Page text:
Ouseley: I do not know too much about this case as I wasn't here then, but I think such criticisms have an element of fairness. If you are a victim of injustice, and an organisation that should be a champion of your cause cannot help you, one can understand the frustration that you feel. Equally, people don't seem to understand the amount of legal niceties and processes within which we have to work. And why should they? They want action. They want results. As I said, I can't comment on that particular case but I do know of situations which we haven't been good at exploiting. Even now I can say that in many cases that we win - and we have won many - there are instances that we have been able to negotiate up to a position with the organisation and they decide that they want to settle out of court because they do not want any aggravation. And the victim agrees to this. We have to accept this choice. It might be a sum agreed between both parties, it might even be just an apology. And what do they do? They take it and we have to respect that, because they are the ones who've suffered. But sometimes we ourselves could have gone on and got publicity but these settlements usually have a confidentiality clause, and as such, a lot of what you hear is also constrained by this. These are some of the areas of weaknesses in the organisation. We don't get to use results of such cases to change institutions in Britain.
BP: What is the CRE's view on the proposed National ID card scheme? Do you see any threat to the country's race relations?
Ouseley: this is a very difficult one. One of the problems Black people face in this country is that when they go into certain places, they are automatically deemed as people who shouldn't be there. They are then asked to prove their identity and very often, people want to see a passport. Now who are usually asked to show their passports? It is people who are deemed to be immigrants.
It seems to me that if there is a national identity scheme, then everyone should be deemed as having equal identification for all their entitlements. It should be the same for every one. I can see advantages and I can see the objections. I think that the national identification cards scheme is seen as something which will be used by the government to root out all those whom it sees as undesirable. There might be benefits in having a standardised system to identify all of us who rightfully belong here.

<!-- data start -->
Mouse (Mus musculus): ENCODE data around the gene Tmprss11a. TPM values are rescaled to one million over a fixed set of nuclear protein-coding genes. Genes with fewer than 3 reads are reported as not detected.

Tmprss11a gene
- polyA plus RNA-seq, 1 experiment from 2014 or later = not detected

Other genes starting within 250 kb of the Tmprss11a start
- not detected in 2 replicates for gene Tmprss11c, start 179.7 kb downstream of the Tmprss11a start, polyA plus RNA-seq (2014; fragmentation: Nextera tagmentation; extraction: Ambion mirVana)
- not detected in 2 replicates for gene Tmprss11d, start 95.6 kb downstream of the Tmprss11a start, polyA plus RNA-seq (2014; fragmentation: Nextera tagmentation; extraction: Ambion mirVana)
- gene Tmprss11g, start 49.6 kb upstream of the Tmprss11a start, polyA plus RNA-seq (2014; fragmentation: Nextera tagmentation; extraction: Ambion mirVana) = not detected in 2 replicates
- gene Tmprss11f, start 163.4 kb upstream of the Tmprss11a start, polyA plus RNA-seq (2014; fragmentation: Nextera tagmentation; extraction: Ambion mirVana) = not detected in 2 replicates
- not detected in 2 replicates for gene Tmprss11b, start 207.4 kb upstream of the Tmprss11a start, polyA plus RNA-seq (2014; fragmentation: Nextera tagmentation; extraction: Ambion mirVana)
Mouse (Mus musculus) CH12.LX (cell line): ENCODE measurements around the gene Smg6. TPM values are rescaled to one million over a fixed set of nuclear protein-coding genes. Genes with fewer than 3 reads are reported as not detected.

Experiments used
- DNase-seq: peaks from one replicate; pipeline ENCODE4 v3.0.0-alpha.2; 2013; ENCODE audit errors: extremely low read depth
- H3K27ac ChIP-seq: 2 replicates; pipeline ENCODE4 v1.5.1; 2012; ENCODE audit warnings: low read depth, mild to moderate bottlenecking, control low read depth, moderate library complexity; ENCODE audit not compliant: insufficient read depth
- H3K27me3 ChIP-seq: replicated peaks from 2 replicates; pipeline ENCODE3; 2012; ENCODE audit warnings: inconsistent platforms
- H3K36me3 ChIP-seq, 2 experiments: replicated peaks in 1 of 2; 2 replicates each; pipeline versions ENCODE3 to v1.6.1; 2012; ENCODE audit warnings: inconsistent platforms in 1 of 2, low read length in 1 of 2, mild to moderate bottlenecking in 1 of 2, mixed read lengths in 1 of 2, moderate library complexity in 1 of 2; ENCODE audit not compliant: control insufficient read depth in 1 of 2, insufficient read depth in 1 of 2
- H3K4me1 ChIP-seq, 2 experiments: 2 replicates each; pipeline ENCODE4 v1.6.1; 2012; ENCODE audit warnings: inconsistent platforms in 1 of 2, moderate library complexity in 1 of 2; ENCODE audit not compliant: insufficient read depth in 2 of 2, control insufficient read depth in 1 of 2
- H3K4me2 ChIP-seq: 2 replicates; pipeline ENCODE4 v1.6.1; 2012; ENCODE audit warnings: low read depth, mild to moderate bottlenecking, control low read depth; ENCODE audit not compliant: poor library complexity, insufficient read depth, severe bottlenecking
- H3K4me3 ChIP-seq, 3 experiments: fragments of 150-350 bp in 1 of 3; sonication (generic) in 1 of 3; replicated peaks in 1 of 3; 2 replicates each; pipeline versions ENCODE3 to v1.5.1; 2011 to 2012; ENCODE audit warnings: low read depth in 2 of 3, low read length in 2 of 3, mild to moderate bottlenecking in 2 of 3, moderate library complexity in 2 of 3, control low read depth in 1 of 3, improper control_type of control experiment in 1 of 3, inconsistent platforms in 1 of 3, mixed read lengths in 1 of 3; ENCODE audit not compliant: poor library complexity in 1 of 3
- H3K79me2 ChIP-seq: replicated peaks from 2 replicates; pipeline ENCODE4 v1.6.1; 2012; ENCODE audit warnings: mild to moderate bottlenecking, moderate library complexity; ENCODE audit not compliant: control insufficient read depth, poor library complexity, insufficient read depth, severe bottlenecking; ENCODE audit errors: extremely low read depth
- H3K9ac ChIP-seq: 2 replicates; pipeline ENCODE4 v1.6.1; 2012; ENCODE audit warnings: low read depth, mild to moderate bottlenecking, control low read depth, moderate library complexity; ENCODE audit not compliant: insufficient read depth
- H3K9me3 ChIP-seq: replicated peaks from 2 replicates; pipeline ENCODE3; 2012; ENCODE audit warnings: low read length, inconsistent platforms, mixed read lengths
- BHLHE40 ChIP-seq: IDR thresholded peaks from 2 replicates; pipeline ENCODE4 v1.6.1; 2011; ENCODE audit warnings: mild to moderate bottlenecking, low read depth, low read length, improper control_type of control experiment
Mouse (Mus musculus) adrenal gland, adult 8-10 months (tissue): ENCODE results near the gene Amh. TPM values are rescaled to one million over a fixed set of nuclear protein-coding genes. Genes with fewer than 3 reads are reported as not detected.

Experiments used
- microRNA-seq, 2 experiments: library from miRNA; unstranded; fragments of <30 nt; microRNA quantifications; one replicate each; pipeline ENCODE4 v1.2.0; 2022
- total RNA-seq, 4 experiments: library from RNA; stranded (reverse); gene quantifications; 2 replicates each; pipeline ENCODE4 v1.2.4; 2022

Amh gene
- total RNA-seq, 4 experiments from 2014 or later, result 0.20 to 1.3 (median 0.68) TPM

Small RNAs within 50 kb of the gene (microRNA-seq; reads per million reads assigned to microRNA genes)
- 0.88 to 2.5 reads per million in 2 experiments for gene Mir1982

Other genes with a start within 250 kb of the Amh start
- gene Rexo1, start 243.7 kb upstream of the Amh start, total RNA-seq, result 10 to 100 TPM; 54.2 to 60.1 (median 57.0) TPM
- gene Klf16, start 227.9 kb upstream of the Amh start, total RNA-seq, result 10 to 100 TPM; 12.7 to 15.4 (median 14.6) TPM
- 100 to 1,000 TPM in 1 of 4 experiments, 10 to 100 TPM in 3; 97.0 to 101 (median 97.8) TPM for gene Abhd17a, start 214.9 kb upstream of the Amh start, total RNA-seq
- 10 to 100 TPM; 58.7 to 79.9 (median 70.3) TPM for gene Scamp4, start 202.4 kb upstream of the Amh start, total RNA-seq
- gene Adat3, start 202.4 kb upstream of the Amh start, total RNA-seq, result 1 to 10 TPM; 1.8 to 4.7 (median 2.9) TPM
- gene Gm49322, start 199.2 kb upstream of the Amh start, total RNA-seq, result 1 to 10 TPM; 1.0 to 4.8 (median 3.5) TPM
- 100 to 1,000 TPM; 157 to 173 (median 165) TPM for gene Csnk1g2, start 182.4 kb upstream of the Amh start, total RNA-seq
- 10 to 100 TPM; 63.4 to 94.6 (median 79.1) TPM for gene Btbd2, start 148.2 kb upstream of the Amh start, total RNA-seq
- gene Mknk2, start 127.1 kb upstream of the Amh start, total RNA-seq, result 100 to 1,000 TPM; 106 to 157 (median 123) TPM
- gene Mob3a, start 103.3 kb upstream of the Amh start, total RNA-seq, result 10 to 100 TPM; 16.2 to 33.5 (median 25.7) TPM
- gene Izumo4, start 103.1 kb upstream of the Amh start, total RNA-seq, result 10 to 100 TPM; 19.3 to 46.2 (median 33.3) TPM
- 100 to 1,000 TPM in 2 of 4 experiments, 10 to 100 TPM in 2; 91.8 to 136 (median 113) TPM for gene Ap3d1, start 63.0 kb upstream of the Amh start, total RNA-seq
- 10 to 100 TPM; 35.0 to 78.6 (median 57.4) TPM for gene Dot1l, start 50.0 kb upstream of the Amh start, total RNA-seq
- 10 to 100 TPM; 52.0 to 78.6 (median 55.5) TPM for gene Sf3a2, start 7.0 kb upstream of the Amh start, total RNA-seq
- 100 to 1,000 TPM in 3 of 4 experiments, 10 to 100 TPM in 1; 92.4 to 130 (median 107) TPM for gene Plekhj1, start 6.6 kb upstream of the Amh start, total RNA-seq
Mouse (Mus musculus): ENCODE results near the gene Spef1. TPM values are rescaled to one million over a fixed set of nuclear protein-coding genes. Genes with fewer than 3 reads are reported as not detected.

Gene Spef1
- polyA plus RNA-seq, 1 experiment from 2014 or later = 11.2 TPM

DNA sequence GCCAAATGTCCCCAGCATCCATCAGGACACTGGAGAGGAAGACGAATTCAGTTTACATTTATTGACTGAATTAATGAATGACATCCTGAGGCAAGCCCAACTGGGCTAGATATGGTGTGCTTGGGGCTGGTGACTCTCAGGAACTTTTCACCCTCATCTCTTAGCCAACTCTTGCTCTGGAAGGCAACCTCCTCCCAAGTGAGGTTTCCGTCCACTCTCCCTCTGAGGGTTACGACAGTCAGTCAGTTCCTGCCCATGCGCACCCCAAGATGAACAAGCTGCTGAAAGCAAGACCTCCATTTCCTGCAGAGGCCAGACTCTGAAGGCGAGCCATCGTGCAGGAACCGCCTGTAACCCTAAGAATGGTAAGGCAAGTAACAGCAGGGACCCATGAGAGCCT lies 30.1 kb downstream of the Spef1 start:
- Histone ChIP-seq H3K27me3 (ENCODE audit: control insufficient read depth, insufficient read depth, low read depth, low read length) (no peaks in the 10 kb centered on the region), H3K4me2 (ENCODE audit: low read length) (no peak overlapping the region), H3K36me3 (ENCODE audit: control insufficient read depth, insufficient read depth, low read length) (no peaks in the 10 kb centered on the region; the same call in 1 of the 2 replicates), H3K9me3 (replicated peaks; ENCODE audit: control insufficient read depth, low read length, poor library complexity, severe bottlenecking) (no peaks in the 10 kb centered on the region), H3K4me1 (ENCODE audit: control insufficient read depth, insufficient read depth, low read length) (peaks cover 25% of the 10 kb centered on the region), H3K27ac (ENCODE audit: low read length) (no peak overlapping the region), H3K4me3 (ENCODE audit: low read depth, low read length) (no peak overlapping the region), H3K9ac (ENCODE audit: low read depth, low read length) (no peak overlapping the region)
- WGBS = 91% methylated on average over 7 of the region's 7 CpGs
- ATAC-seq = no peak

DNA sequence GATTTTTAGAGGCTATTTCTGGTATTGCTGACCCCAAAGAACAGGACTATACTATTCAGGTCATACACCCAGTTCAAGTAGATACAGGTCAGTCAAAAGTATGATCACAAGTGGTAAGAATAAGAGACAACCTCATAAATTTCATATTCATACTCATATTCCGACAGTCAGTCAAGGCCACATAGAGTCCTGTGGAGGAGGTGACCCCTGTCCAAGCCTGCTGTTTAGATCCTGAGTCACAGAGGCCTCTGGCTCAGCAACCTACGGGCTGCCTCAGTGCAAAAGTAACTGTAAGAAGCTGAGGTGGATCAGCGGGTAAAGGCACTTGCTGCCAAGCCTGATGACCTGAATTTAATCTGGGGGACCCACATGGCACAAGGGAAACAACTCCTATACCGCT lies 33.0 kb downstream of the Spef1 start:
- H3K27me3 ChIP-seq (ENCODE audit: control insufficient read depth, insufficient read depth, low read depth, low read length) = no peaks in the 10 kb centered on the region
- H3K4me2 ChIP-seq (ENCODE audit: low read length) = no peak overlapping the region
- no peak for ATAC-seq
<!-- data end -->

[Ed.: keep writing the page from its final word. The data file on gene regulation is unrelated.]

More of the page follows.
BP: What is the CRE's opinion on Britain's opposition to the lifting of internal EU border controls due to the perceived "flood of immigrants"?
Ouseley: Immigration issues, as you probably know, form part of those regulatory areas outside our terms of reference. We can only look at immigration in the context of the fairness of the administration, in terms of whether the rules are being applied equally to White and Black people. There are many other agencies which are much more expert on immigration matters. Our position with regard to the issue of free movement in Europe is that Black people who have a legitimate right to be here should have the same rights to free movement as their White counterparts in Europe. We are aware that discussions on immigration issues and the movement of people can stir up racial tensions and we have to be careful to stay within our remit. We believe that many of these stories that claim that X millions of Black people would flood this country for economic benefits are stories that are designed to and can contribute to racial prejudice and hatred. And we cannot accept the way in which the debates go on sometimes. But we can't go beyond that as the CRE.